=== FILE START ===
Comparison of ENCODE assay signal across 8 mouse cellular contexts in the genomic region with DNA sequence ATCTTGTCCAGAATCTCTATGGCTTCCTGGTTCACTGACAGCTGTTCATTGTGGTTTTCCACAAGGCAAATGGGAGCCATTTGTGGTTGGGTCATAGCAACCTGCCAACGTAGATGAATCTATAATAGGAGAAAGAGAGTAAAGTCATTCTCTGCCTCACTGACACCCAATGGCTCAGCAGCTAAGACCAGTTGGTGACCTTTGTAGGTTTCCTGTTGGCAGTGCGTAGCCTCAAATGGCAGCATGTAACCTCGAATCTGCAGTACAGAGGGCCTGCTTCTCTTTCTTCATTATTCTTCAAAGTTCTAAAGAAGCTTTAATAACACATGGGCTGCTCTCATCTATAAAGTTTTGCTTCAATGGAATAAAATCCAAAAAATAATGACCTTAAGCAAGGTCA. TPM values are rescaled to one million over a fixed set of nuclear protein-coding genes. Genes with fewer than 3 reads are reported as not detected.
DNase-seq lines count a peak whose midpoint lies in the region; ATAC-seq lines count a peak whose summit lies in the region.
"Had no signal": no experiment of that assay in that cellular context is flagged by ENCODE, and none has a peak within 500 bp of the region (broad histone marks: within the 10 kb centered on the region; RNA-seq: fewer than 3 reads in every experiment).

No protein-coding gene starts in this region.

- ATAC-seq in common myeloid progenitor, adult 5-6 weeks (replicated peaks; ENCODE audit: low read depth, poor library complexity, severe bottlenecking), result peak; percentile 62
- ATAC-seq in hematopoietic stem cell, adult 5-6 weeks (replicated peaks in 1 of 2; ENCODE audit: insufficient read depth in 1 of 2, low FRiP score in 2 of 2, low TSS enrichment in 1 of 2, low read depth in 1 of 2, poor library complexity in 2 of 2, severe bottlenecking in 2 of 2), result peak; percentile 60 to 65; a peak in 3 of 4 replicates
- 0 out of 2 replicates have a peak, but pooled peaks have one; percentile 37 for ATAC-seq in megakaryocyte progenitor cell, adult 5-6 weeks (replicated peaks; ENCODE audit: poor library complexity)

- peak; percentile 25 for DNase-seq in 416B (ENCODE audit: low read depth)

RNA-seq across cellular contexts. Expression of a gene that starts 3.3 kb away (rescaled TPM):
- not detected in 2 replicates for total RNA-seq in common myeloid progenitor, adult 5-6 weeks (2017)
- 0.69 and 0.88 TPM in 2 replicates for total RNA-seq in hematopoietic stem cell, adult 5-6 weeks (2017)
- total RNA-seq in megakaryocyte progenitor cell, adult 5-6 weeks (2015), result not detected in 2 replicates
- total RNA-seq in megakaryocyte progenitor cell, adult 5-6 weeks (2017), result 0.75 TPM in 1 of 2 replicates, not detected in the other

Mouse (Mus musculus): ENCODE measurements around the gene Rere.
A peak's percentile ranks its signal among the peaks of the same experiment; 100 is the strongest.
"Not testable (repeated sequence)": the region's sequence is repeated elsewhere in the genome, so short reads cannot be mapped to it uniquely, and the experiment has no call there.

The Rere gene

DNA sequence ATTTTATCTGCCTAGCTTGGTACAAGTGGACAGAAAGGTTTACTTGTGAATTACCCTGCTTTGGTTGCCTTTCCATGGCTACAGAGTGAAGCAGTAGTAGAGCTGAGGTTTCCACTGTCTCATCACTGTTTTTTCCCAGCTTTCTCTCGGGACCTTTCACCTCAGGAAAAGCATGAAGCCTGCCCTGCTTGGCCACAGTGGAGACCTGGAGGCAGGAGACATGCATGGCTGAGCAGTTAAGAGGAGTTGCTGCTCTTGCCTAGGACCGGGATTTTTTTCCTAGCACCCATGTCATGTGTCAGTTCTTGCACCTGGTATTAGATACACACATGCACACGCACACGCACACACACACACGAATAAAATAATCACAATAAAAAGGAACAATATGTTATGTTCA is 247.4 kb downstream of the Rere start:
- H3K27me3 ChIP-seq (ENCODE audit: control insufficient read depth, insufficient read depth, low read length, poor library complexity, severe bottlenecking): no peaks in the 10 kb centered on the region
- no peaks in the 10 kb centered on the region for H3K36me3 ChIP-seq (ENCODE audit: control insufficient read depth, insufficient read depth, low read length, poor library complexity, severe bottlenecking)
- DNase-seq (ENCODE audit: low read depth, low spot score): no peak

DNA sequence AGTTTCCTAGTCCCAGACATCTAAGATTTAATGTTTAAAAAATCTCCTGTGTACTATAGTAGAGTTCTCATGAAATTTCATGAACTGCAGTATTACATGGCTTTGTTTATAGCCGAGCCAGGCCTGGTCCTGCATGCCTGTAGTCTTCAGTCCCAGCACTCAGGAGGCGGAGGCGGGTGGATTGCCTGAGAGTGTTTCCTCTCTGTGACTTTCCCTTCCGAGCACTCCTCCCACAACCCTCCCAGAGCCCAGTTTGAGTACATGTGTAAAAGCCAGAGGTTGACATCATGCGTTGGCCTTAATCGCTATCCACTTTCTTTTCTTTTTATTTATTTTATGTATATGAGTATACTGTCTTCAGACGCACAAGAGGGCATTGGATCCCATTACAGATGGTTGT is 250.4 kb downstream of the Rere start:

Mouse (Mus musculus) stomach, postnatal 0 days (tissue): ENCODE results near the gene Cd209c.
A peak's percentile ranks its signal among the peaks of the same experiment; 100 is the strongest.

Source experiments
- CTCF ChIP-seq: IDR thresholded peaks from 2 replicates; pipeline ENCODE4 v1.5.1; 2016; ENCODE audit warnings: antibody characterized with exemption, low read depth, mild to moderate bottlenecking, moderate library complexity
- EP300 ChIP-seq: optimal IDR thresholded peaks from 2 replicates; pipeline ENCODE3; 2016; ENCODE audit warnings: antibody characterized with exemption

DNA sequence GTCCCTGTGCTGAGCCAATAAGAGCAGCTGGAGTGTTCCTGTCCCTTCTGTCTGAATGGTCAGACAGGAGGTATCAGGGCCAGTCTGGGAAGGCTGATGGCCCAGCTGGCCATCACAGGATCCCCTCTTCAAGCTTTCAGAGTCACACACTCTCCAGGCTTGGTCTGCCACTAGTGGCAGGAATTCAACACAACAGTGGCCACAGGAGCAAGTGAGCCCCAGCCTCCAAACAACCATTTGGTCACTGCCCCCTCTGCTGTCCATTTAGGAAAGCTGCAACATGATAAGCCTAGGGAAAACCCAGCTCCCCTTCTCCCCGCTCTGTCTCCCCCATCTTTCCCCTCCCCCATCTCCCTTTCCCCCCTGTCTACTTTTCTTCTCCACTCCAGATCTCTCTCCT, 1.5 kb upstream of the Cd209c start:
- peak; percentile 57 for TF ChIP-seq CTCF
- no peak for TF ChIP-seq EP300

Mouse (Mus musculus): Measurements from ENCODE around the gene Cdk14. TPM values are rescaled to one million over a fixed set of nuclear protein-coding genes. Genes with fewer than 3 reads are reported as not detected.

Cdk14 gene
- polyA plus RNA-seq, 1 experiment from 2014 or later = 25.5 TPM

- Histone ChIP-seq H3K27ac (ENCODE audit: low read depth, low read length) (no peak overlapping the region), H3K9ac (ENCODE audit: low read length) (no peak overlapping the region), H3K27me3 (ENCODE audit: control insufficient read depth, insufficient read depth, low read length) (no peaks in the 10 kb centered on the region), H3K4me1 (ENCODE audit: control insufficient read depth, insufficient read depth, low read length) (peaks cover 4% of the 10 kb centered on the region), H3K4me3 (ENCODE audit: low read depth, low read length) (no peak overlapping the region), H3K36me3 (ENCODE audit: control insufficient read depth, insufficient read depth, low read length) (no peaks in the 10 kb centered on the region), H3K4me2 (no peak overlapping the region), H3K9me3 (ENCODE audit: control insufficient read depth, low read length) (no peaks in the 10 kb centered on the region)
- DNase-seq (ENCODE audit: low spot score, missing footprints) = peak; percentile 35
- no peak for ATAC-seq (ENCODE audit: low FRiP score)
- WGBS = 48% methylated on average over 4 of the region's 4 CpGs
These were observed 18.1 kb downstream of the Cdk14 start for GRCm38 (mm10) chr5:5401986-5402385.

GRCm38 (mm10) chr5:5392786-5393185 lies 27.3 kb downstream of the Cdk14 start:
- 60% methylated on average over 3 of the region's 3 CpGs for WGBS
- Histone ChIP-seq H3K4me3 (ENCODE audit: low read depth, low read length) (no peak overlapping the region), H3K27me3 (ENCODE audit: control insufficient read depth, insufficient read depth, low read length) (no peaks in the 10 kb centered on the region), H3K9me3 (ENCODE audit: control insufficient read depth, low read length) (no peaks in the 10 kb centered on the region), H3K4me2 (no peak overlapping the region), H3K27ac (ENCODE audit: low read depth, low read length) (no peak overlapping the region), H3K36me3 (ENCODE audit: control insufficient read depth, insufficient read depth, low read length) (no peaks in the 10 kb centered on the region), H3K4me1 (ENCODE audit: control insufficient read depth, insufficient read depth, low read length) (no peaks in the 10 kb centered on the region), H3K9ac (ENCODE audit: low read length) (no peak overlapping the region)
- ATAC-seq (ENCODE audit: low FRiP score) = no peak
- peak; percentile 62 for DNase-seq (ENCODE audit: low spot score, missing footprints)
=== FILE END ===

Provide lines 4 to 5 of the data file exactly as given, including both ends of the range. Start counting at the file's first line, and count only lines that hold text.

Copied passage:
No protein-coding gene starts in this region.

- ATAC-seq in common myeloid progenitor, adult 5-6 weeks (replicated peaks; ENCODE audit: low read depth, poor library complexity, severe bottlenecking), result peak; percentile 62